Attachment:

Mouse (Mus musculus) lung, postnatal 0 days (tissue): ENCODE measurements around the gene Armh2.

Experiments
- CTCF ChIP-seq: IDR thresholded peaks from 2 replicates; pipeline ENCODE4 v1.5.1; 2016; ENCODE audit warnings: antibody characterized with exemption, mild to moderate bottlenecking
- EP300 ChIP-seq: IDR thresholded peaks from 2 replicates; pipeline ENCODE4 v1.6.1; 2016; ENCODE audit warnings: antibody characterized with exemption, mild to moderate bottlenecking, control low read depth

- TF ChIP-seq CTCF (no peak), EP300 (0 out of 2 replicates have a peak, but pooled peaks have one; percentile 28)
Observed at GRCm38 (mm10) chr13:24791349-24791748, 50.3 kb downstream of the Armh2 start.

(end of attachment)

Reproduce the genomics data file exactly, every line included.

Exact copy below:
Mouse (Mus musculus) lung, postnatal 0 days (tissue): ENCODE measurements around the gene Armh2.

Experiments
- CTCF ChIP-seq: IDR thresholded peaks from 2 replicates; pipeline ENCODE4 v1.5.1; 2016; ENCODE audit warnings: antibody characterized with exemption, mild to moderate bottlenecking
- EP300 ChIP-seq: IDR thresholded peaks from 2 replicates; pipeline ENCODE4 v1.6.1; 2016; ENCODE audit warnings: antibody characterized with exemption, mild to moderate bottlenecking, control low read depth

- TF ChIP-seq CTCF (no peak), EP300 (0 out of 2 replicates have a peak, but pooled peaks have one; percentile 28)
Observed at GRCm38 (mm10) chr13:24791349-24791748, 50.3 kb downstream of the Armh2 start.